Jump to content
Sign in to follow this  
John D

Best Camera for High Contrast Stage Lighting Conditions

Recommended Posts

I am looking for advice on cameras that will shoot in theatrical lighting situations (dance and physical theater productions).  It is quite common to have sidelight, downlight (including down spotlights) or backlight with very little "fill" lighting from the front in dance productions.  The use of these angles of light creates beautiful shadows and makes the dancers' bodies look more 3-dimensional but also makes for a very high contrast image in video terms.  In other words, when you expose for skin tones, you blow out certain areas of light and you lose all shadow detail.  The result is that it is extremely hard to get a good recording of what the dance actually looked like in live performance.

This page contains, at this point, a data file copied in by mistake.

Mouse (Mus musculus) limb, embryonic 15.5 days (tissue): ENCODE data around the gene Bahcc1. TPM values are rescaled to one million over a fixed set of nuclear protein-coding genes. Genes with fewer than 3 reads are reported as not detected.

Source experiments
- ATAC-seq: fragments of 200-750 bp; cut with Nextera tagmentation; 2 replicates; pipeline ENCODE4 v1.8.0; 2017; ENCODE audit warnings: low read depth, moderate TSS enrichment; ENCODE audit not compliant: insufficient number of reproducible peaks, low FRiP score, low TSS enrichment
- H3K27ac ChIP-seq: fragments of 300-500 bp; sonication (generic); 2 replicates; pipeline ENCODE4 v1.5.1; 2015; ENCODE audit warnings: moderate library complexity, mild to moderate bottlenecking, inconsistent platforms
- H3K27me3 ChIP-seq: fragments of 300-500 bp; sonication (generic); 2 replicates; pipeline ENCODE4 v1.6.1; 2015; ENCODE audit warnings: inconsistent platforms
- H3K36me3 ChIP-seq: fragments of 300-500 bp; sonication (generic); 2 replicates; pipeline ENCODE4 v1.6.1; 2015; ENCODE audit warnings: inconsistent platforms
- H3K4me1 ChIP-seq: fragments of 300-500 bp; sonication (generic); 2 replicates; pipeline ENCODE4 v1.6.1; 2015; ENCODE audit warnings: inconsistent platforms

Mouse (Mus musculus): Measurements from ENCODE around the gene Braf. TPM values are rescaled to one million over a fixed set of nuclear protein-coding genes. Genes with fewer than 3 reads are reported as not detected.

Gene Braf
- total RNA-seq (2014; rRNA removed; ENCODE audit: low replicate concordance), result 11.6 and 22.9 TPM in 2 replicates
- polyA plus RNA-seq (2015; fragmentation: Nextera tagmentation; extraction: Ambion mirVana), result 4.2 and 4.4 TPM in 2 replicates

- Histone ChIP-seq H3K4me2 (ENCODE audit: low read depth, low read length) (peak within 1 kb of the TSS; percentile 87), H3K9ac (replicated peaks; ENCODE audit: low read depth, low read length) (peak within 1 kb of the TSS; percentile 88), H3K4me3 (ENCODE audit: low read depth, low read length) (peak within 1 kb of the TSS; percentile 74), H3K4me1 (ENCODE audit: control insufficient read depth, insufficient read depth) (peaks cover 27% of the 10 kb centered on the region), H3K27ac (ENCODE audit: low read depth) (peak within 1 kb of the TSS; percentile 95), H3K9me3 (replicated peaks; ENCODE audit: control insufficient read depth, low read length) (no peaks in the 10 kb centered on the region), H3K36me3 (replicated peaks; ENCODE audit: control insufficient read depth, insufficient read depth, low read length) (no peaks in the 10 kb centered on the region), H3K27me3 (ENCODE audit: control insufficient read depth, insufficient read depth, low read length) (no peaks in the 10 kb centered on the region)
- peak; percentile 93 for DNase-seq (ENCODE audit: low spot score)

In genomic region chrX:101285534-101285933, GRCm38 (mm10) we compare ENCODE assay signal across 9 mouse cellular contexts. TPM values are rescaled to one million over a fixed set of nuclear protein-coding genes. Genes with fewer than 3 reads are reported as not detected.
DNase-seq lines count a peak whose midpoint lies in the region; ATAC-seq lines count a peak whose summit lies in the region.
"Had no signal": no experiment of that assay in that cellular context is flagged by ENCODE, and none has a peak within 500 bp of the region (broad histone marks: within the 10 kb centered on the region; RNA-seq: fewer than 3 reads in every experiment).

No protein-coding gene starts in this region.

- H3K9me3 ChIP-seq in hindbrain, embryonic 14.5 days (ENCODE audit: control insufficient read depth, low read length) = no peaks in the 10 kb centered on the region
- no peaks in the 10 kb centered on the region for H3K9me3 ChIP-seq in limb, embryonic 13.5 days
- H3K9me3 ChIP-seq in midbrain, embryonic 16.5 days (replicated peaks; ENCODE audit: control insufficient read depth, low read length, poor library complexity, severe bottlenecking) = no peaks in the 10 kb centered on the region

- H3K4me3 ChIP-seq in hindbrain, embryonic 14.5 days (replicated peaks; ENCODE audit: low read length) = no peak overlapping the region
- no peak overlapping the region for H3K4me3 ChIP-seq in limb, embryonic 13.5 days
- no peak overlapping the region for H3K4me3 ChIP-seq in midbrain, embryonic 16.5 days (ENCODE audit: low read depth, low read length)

I have a hope that getting a camera with a higher amount of dynamic range (bmpcc perhaps) will help with this issue.  If anyone has any advice I'd really appreciate it.  I have $3000 to spend, though I might be able to get approval for more if the right combination of lenses and camera is a bit higher.  I have some good MFT lenses that I use with my GH2 but have access to some nikon and canon glass as well, so I'm flexible in terms of what sensor/mount situation would be best.  I know NAB is just around the corner but just thought I'd get some thoughts on this question - hoping some of the experts will weigh in on this one.  

 

Thanks!

 

John 

Share this post


Link to post
Share on other sites
EOSHD Pro Color for Sony cameras EOSHD Pro LOG for Sony CamerasEOSHD C-LOG and Film Profiles for All Canon DSLRs

Blackmagic line immediately jumps to mind as the cheapest option. You are right in that dynamic range will be your friend in that scenario.

 

Canon C100 maybe? A bit out of your range, but good dynamic range/overall image and very friendly to long recording times. 

 

I think some of the newer Nikon DSLRs (5300, 7100) also have pretty decent dynamic range as well.

Share this post


Link to post
Share on other sites